UK eyes rebranded GSP, FTA with Philippines post Brexit
Louella Desiderio (The Philippine Star) - February 19, 2020 - 12:00am

MANILA, Philippines — Following its exit from the European Union, the United Kingdom is looking at undertaking a review of trade preferences enjoyed under a rebranded EU Generalized Scheme of Preferences Plus (GSP+) and making improvements to strengthen ties with the Philippines, a top UK trade official said.

In the long term, the UK would also want to enter into a free trade agreement (FTA) with the Philippines.

UK Prime Minister’s Trade Envoy to the Philippines Richard Graham told reporters while the UK would be rolling out a rebranded GSP+, to be called UK GSP on Dec.31, it intends to look at how improvements can be made to boost trade ties between the two countries.

He said the rebranded UK GSP would have the same arrangement as the EU GSP+, which allows the duty-free entry of 6,274 products from beneficiary countries like the Philippines.

 “But over time, the [UK] ambassador and his team will be able to review this with [Trade Secretary] Ramon Lopez and his team and see if there are opportunities to improve this and to tailor the existing arrangements for the UK and Philippines,” Graham said.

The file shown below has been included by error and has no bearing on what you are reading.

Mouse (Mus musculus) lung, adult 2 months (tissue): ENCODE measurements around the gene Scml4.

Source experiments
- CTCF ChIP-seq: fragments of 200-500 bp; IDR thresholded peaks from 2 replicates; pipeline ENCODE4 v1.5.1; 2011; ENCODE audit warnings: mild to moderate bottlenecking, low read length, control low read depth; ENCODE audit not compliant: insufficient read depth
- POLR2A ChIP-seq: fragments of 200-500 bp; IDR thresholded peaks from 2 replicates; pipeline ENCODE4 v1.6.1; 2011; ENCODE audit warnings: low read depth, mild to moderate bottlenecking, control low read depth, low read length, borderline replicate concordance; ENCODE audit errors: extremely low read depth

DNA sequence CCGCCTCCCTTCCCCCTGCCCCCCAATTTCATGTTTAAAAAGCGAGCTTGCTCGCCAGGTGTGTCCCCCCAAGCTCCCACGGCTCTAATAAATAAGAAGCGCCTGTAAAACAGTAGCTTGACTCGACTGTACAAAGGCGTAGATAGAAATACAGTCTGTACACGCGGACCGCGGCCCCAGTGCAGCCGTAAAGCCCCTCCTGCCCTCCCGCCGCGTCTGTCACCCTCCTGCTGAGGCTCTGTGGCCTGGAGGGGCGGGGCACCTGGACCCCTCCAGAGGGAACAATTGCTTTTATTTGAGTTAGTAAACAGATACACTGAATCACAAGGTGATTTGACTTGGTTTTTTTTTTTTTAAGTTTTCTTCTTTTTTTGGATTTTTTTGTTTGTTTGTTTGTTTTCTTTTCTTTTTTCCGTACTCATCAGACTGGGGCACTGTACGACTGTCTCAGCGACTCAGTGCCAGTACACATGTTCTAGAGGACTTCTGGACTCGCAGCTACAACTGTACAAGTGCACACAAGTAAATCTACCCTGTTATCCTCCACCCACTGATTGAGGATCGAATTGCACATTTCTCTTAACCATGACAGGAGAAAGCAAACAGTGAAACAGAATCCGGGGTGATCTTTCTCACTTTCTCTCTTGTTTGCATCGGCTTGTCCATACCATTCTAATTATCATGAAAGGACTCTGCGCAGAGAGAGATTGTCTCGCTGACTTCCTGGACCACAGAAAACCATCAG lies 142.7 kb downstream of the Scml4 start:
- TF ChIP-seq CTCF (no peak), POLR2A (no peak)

He said there are countries in Europe that are a bit more protective in terms of agriculture because they have similar products with the Philippines.

“But we don’t. So, it may be easier for us to be more open to the Philippines on that side and we might give more access on the services side in other sectors,” he said.

Beyond improvements to the UK GSP, Graham said the UK would also be interested in entering into a FTA with the Philippines.

“I think the potential for a FTA is quite strong in the future,” he said.

But before the FTA with the Philippines, he said the UK would be having talks for potential bilateral trade agreements with major markets like the US, Japan, Australia and New Zealand first.

The UK considers the Philippines an important market in Southeast Asia given strong economic growth, as well as opportunities in various sectors including business process outsourcing and manufacturing.

 “There is just a need to make sure the tax rules are clear and favorable,” Graham said.

Under the Corporate Income Tax and Incentives Rationalization Act (CITIRA) bill approved on third and final reading at the House of Representatives, the government aims to gradually reduce the corporate income tax rate to 20 percent from 30 percent, and introduce changes to the incentives regime.

CITIRA has yet to be approved at the Senate.

Graham is in the Philippines to promote trade and investments between the UK and Philippines, as well as showcase the UK’s expertise in technology, healthcare, aviation, defense, infrastructure and education.

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